Castle Story's success: more than $600K on Kickstarter and counting
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GameZone: You’ve been working on the game since you’ve graduated from your game design studies two years ago. What was the game like in its very early stages compared to now? How has the game evolved?
Sauropod Studio: The initial prototype we built took place on a 50x50 plate of grass blocks floating in emptiness. From that, the idea of flying islands emerged, and at that time, the idea of having characters build your castles was very uncertain. It took several more months to build the pathfinding systems that allowed characters to exist.
We did not work on smooth terrain until a year later, when Minecraft exploded in popularity. We thought that it would help differentiate us and also kept the gameplay much more fluid because characters didn’t have to climb steps all the time.
GZ: What does Castle Story have that’s missing from a lot of other games?
SS: A mix between creativity and gameplay rules. Modern games usually try to limit freedom as much as possible since it can interfere with story and progression. In our case, our design is based around giving as much creative freedom as possible to our players (ie., building structures block by block instead of placing pre-fabricated structures). In return, we’re creating a universe that’s much more emergent to compensate for that. Players are encouraged to bend the rules, and and hopefully the world will react in an interesting manner.
GZ: How will this funding help you most? Basically, what are your top needs funding-wise?
SS: Two things: people and space. We’ve been working on our own in a cramped little bedroom for almost two years, on computers that are less than adequate. Renting a workspace that is perfect for our needs will ensure that we’re as efficient as possible. Secondly, we can hire people to help us with parts of game development in which we have no experience. Multiplayer programming, website design, user account management, etc ... [those] are all things that we will now need, given the number of players that signed up.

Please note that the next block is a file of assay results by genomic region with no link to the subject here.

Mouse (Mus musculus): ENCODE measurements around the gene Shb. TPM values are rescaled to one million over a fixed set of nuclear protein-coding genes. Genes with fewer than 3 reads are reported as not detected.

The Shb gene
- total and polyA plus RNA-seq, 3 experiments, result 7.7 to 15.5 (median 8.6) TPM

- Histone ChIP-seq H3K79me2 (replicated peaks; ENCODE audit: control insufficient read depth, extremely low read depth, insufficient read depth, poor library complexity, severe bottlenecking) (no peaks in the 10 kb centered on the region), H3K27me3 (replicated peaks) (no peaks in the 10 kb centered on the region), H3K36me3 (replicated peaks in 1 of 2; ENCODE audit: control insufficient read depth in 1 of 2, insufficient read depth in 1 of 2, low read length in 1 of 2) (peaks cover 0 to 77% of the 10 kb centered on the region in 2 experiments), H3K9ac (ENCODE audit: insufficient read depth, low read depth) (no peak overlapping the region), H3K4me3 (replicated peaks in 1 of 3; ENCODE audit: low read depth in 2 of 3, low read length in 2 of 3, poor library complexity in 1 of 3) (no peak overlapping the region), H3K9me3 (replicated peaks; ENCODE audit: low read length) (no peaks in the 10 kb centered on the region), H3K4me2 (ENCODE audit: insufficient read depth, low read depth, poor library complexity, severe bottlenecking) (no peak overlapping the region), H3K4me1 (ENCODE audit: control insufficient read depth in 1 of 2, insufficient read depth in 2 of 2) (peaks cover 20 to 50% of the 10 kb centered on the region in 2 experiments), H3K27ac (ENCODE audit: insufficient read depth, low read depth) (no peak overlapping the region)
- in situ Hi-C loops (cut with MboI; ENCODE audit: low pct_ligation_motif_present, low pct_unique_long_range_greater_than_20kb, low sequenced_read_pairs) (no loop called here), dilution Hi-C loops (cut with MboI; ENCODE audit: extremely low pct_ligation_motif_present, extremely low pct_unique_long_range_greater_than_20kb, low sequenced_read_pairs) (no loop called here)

Our community manager and webmaster has been working for us free of charge since last fall, so I think we owe him some sort of compensation. We plan on hiring him full time in the near future as well as a music/SFX/audio guy who we’ve been talking to. It’s all very exciting, and we can’t wait to work with them.
However, I’d like to make sure that we don’t grow too much. We feel that the reason our game is so appealing is that it’s been imagined by a couple of friends, so staying small ensure that we keep the level of quality we have at the moment.
GZ: You mentioned that iPad and Ouya, platforms like that, won’t be supported “until further notice.” Is it strange talking about Ouya — a system that hasn’t even launched yet and is coming from a new contender — on the same level as you would iPad? What are your thoughts Ouya’s success?
SS: We’ve received a lot of comments regarding the Ouya. We feel there’s a general misunderstanding regarding the scope of the Ouya platform, so that’s why we had to address it. The Ouya is bascially an Android tablet with an HDMI port instead of a screen (hence the comparison with the iPad), which means that it’s not very powerful — and certainly not powerful enough to run the current build of our game, which is meant for a desktop computer. Regardless, we are not considering consoles at the moment because the game is heavily dependent on keyboard/mouse combo, like any RTS.